DES MOINES, Iowa — As of Friday, the Iowa caucuses are officially one month away. There are over 1,600 precincts this year and both parties are expecting thousands of voters to come out and caucus on February 3rd.
The caucuses are not run by the state but by the individual parties. To prepare for the night, each party recruits hundreds of volunteers to assist with planning. However, Republicans and Democrats say that’s never a problem with Iowans.
“We’ve been doing this now for a few decades and Iowans take it very seriously,” Republican Party of Iowa, Communications Director, Aaron Britt said. “They get very excited about it and that’s one thing that’s really unique about Iowans is that they take this caucus process seriously and are usually more than willing to help out.”
For Republicans, there aren’t many major changes from past caucuses this year. They do expect a higher volume of people given there’s an incumbent Republican president. So they advise voters to arrive promptly at 7:00 p.m. which is when the caucus will begin.
For Democrats, their goal this year was to be more transparent and accessible. This year they’ve added early check-in for voters. The biggest change to the Democratic caucus this year is they will be providing satellite caucuses. This gives those who cannot physically be present, a chance to still caucus.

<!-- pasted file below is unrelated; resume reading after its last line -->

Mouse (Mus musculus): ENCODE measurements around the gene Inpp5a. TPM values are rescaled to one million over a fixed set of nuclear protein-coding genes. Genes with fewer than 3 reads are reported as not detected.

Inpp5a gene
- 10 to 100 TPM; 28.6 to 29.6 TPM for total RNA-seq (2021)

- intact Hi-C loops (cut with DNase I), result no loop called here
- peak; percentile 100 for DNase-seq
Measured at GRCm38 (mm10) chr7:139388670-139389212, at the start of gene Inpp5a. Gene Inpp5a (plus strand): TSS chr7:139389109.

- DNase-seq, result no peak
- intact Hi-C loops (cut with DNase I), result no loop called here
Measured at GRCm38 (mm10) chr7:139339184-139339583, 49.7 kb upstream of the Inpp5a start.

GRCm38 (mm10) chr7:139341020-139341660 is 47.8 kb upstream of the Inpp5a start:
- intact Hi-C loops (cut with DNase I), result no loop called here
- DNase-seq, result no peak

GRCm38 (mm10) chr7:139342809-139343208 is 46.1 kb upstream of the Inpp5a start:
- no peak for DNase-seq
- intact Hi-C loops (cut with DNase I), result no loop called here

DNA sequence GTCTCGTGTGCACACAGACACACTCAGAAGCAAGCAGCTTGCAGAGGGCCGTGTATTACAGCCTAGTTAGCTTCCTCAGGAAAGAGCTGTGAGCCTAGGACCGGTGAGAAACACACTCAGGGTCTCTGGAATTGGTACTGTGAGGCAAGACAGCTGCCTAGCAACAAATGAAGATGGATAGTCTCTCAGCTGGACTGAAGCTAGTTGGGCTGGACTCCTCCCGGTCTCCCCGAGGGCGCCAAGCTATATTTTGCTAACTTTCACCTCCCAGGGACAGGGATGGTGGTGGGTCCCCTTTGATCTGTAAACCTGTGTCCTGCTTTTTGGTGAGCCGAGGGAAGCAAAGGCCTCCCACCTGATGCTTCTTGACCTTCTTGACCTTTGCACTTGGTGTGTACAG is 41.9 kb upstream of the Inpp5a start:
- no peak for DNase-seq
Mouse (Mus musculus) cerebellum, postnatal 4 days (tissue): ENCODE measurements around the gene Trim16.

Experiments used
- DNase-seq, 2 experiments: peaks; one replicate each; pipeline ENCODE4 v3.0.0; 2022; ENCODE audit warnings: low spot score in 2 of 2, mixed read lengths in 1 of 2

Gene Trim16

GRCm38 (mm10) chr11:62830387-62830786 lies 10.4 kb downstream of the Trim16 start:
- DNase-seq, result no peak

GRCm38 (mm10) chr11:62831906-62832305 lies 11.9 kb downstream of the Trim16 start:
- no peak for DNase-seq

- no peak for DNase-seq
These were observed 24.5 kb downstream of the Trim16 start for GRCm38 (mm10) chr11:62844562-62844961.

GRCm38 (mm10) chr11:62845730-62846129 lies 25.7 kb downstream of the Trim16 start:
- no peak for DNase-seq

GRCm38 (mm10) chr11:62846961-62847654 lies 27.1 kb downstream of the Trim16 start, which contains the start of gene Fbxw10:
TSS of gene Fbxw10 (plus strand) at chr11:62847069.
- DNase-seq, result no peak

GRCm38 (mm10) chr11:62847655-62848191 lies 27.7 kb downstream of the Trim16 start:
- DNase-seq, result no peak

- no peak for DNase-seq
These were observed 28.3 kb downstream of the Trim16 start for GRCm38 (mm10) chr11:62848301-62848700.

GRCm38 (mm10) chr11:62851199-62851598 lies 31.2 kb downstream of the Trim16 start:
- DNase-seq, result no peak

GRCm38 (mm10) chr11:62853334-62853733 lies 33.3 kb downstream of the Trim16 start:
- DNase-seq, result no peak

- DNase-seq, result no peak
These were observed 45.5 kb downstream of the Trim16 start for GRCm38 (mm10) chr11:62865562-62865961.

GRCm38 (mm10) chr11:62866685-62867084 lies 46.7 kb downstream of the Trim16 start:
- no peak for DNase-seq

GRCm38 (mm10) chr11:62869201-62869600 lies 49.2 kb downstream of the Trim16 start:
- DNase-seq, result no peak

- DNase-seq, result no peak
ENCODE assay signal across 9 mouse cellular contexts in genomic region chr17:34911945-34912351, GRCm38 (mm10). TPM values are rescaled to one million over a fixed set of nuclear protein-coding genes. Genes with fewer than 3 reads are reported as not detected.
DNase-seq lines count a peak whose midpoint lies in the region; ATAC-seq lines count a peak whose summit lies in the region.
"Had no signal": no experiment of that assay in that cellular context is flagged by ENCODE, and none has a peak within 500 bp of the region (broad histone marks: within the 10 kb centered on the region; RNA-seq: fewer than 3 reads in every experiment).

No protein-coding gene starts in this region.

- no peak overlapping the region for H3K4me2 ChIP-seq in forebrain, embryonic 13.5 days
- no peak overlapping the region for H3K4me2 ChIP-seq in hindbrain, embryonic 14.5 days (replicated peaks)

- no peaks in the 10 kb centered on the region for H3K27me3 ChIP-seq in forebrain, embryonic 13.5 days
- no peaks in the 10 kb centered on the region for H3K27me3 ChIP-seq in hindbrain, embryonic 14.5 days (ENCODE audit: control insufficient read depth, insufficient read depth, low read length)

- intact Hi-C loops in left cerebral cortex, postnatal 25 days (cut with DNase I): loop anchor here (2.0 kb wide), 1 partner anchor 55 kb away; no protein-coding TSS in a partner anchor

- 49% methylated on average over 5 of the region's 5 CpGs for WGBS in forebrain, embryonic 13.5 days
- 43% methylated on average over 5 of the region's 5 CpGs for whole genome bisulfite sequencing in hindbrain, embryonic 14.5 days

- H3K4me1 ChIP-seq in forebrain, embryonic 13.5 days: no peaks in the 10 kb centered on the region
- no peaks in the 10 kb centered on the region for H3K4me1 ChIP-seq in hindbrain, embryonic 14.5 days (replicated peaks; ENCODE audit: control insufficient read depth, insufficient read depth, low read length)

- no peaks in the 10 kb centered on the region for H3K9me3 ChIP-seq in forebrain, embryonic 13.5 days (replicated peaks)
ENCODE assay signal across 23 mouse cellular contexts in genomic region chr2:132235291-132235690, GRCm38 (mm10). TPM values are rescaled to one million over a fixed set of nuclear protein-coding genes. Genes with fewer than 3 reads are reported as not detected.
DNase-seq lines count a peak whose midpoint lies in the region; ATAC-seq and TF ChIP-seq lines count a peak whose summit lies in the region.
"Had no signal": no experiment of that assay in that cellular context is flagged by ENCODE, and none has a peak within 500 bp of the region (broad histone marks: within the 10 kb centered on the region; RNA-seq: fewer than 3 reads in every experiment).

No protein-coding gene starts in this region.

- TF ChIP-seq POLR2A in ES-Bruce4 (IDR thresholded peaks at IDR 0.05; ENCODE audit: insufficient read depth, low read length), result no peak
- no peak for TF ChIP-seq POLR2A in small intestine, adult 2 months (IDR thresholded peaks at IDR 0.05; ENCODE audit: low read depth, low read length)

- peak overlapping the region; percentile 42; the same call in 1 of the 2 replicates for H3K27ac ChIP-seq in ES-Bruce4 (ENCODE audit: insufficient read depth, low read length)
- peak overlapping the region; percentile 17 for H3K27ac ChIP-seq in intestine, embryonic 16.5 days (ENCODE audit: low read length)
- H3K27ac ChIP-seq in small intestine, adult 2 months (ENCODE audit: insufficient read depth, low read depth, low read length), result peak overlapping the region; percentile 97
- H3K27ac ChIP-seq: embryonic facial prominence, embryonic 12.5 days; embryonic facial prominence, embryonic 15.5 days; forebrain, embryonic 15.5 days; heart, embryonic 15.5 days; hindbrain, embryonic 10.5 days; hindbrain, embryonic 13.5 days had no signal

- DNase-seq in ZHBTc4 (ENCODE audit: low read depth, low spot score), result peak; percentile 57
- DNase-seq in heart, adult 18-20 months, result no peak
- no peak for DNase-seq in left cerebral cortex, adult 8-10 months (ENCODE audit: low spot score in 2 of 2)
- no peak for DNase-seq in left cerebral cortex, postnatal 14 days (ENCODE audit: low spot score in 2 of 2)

As for what voters can do, both parties suggest making sure you are registered to vote and taking advantage of the unique experience of frequently interacting with candidates.
“I encourage them to go out and see the presidential candidates. These next 31 days are going to be such a great opportunity to go and see democracy in action and have a chance to actually talk one on one with the candidates,” Chair of the Iowa Democratic Party, Troy Price said.
There are some big differences in how Republicans and Democrats will caucus on February 3rd. Democrat participants separate into groups based on their support of a candidate. Then there is a verbal vote is taken to approve the number of delegates. Republican participants simply cast a vote of support.
Both parties said they might not agree on a lot but when it comes to the Iowa caucuses they are on the same page. This makes it easier to work together during the planning stages. Price said it’s one of the few places where bipartisanship still exists.
“This is protecting our first in the nation caucuses is something that is a bipartisan effort. Both they, they love the caucuses, we love the caucuses, and we work together to make sure that we are supporting one another in the process,” Price said.
The 2020 Iowa caucuses will be held on February 3rd, at 7:00 p.m. You can visit the Iowa Democratic Party and the Republican Party of Iowa websites to learn more about your nearest caucus and voter registration.